“I declare that I am domiciled in Hong Kong”
If you had a will drafted by a solicitor in Hong Kong, chances are that the above sentence will appear somewhere in that will. Most of us wouldn’t give much thought to such a declaration, just like when ticking that checkbox that says “I have read the terms and conditions”, but a person’s place of domicile carries potentially significant consequences that may not immediately be apparent.
How do I know where I’m domiciled?
In Hong Kong, domicile has been governed by the Domicile Ordinance since 1 March 2009. Under this Ordinance, every person has a domicile and one domicile only, which can come in two forms: domicile of origin and domicile of choice.
Under the Domicile Ordinance, a person’s domicile of origin from birth follows his/her parents’ domicile save in rare situations where the parents have different domiciles and live separately. The domicile of origin is retained until a new domicile is acquired by choice as an adult.
A domicile of choice is, as its namesake implies, acquired through a person’s voluntary acts. For instance, the Domicile Ordinance allows a person to acquire a domicile in Hong Kong if he/she is physically present in Hong Kong and demonstrates the intention to make a home in Hong Kong for an indefinite period of time. What amounts to such an intention depends very much on the person’s conduct, and the following is a non-exhaustive list of factors that can be considered:
- Length of residence;
- Condition of residence, including whether the person lived in a purchased or rented property;
- Location of business interests, property and investments;
- Tax residency;
- Marriage with a local partner;
- Locations of family members, particularly spouse and children;
- Membership and involvement with local organisations;
- Official declarations of domicile or residence.
It is important to note that the “indefinite period” is a crucial element of the intention. Hence, if an expatriate arrives in Hong Kong for work but fully expects to leave once his duties are completed, he would not be considered to have acquired a domicile in Hong Kong.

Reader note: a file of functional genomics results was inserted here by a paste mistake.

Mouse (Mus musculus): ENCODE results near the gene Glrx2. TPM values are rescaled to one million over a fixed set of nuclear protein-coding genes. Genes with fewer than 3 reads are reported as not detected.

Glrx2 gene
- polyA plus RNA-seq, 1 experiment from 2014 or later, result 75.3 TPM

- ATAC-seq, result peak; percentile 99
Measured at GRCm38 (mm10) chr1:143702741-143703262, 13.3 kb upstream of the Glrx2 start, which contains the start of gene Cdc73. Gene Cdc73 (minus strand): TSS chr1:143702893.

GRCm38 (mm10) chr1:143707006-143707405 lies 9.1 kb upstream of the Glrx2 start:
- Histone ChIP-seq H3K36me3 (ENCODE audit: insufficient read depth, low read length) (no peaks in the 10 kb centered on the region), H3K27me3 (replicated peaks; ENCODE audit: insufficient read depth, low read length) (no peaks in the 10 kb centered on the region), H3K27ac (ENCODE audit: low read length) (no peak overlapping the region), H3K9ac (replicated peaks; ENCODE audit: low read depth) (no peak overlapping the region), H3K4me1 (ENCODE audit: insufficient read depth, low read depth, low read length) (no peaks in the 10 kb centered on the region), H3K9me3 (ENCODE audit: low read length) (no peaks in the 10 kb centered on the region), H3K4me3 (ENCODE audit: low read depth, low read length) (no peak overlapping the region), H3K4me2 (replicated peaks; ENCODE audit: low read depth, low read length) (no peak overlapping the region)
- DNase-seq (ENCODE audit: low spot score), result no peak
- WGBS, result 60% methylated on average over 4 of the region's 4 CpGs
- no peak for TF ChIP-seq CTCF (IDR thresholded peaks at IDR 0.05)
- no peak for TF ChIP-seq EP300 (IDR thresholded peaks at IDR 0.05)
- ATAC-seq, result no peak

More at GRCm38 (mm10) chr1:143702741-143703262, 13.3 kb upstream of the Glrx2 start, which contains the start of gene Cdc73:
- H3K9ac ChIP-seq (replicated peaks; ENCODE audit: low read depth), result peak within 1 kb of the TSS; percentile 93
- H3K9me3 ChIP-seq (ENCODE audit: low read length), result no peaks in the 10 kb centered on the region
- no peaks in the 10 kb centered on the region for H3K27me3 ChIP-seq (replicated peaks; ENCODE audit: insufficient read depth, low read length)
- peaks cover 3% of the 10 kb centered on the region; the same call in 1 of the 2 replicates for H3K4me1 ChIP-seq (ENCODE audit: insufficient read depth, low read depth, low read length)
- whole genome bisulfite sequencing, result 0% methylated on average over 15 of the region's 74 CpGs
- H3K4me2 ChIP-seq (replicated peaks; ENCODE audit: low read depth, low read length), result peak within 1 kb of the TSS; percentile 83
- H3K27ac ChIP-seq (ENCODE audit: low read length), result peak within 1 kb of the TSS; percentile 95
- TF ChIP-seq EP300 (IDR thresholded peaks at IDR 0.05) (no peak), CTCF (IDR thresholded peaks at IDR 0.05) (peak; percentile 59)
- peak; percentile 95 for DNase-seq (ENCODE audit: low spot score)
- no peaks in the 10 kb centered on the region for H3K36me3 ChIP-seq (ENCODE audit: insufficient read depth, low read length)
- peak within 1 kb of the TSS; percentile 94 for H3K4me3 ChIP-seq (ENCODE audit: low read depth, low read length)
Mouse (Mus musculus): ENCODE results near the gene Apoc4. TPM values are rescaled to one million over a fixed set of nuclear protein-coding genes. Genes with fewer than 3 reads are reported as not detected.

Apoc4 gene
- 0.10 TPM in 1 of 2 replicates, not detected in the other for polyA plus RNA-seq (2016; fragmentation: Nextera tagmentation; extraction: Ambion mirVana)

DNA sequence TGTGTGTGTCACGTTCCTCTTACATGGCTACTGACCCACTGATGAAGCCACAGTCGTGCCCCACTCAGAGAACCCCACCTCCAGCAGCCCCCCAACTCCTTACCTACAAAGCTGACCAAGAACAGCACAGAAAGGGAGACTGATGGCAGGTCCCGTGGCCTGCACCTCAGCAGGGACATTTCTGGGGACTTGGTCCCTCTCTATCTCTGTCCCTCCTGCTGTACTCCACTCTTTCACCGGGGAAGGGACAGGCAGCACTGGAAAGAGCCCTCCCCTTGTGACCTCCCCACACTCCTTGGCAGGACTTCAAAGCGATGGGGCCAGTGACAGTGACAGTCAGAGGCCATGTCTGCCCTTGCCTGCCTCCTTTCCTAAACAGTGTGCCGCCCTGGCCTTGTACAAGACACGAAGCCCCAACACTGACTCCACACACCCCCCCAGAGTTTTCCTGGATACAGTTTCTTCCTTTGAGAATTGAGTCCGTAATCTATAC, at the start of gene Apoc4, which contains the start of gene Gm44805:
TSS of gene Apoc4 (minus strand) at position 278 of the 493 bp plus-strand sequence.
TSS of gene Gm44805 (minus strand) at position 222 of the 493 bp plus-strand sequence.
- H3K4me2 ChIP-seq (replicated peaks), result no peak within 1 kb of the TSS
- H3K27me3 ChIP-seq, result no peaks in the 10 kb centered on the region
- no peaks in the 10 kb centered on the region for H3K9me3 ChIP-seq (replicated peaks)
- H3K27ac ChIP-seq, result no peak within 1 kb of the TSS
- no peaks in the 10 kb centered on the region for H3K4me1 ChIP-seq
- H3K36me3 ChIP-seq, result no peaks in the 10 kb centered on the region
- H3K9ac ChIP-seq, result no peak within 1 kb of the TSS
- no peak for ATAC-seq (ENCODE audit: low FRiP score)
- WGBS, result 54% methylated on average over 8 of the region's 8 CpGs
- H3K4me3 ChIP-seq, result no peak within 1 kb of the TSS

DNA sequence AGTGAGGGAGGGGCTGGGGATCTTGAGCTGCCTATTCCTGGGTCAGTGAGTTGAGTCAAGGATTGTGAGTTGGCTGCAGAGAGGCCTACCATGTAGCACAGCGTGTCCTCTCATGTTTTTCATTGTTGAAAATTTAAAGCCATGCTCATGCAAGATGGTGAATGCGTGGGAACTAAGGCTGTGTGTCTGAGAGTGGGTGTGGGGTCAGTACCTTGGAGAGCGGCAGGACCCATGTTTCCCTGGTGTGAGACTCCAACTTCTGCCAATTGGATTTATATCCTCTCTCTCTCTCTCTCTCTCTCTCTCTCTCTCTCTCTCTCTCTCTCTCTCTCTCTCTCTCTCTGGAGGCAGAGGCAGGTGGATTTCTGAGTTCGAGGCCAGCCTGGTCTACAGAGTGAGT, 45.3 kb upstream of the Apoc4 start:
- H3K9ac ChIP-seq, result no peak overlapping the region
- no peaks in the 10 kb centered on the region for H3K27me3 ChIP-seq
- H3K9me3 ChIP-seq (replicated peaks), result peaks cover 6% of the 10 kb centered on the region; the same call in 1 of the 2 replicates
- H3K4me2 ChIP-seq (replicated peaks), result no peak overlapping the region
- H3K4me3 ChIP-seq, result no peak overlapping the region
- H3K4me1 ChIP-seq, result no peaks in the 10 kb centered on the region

Why should I be concerned?
While a person’s domicile might not have a significant impact on a person’s daily life, there are several issues that may surface once he/she has passed away.
Under Hong Kong law, succession of a deceased person follows the law of the place of the place of the deceased’s domicile. The Probate Registry in Hong Kong also requires additional formalities and papers to be filed when dealing with cases where the deceased died domiciled outside Hong Kong: for instance, if a person dies domiciled in the UK without leaving a will, unless a grant can be resealed, a prospective administrator will need to file an affidavit signed by a UK solicitor confirming that under UK law, the prospective administrator is the person who is entitled to obtain a grant of administration to the estate (this is notwithstanding that Hong Kong’s probate laws are based on and largely similar to those of the UK).
But the effects go further:
- Intestacy laws vary between jurisdictions, and if a person dies intestate in Hong Kong but domiciled elsewhere, his/her assets must be distributed in accordance with the law of the place of domicile notwithstanding that those assets are all located elsewhere, potentially adding another degree of complexity to estate administration. For example: the widow can inherit everything from the Deceased husband under UK intestacy rules if they are childless, but not under HK intestacy rules because HK did not follow the change of law in the UK in 2015. This is particularly important for parties in same sex relationship, the marriage of which is recognised under the UK laws but not HK.
- Domicile is often linked to tax residency, and a person who meets the criteria of being domiciled in a certain jurisdiction is likely also to be considered a tax resident of that jurisdiction. Some jurisdictions may have worldwide tax regimes in place, including inheritance taxes, and a person dying domiciled in such a jurisdiction would be subject to worldwide inheritance tax despite those assets being located elsewhere.
The exception is with regards to real property, which follows the law of where the property is located regardless of domicile.
Considering the above, the seemingly-unassuming phrase “I declare that I am domiciled in Hong Kong” starts to make a lot of sense when drafting a will:
- the declaration can be relied on as evidence when the domicile of a deceased is in dispute;
- there are no inheritance taxes in Hong Kong, leaving a greater share of the estate available to the beneficiaries.
Domicile remains a complex area of law that is extremely fact-sensitive and has potentially far-reaching effects on the future distribution of your wealth. Bear in mind that concept of domicile discussed above is based on the common law system, which is fundamentally different from the civil law system which is common in countries in continental Europe and Asia. A person can also have a domicile in one country and a tax residence in another country, or a domicile in one country but at the same time a deemed domicile in another country for tax purpose.
Clear and precise estate planning becomes most important with multi-jurisdictional assets and family members around the world.
Our team at Hugill & Ip has extensive experience in navigating Hong Kong’s complicated testamentary, probate and inheritance laws – so kindly get in touch with us to find out how we can help.
This article is for information purposes only. Its contents do not constitute legal advice and readers should not regard this article as a substitute for detailed advice in individual instances.